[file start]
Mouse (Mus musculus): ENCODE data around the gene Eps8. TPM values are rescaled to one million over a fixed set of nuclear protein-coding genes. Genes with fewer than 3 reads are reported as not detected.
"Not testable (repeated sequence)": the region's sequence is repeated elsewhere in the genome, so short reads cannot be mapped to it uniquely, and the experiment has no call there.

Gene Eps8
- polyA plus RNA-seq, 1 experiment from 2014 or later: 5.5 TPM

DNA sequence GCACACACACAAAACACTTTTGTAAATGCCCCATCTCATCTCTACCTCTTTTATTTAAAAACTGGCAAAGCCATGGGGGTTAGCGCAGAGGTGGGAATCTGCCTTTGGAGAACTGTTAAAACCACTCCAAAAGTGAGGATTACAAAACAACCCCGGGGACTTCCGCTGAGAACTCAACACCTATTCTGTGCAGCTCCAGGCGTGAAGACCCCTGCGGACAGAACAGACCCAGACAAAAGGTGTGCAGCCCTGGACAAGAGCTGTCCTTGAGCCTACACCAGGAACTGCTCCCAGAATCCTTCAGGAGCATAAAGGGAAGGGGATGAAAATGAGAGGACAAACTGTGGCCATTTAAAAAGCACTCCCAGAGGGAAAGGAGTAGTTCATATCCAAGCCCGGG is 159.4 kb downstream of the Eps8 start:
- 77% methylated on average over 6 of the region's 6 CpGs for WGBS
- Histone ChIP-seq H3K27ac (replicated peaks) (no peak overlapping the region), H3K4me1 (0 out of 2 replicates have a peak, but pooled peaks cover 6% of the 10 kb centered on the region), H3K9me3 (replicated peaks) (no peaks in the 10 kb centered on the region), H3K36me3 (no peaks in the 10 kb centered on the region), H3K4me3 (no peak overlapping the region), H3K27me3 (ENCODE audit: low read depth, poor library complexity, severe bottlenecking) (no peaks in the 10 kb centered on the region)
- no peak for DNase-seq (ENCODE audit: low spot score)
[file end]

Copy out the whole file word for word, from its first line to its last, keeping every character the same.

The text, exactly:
Mouse (Mus musculus): ENCODE data around the gene Eps8. TPM values are rescaled to one million over a fixed set of nuclear protein-coding genes. Genes with fewer than 3 reads are reported as not detected.
"Not testable (repeated sequence)": the region's sequence is repeated elsewhere in the genome, so short reads cannot be mapped to it uniquely, and the experiment has no call there.

Gene Eps8
- polyA plus RNA-seq, 1 experiment from 2014 or later: 5.5 TPM

DNA sequence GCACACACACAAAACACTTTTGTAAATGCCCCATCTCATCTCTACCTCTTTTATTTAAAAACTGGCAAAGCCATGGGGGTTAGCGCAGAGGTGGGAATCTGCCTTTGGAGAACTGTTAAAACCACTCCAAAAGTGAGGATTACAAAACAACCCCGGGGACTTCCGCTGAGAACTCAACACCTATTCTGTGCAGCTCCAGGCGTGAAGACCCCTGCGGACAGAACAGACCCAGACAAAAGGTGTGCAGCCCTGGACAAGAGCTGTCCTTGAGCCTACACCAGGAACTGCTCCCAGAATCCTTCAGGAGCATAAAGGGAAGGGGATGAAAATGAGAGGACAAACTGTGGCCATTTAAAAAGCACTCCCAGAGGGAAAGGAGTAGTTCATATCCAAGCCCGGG is 159.4 kb downstream of the Eps8 start:
- 77% methylated on average over 6 of the region's 6 CpGs for WGBS
- Histone ChIP-seq H3K27ac (replicated peaks) (no peak overlapping the region), H3K4me1 (0 out of 2 replicates have a peak, but pooled peaks cover 6% of the 10 kb centered on the region), H3K9me3 (replicated peaks) (no peaks in the 10 kb centered on the region), H3K36me3 (no peaks in the 10 kb centered on the region), H3K4me3 (no peak overlapping the region), H3K27me3 (ENCODE audit: low read depth, poor library complexity, severe bottlenecking) (no peaks in the 10 kb centered on the region)
- no peak for DNase-seq (ENCODE audit: low spot score)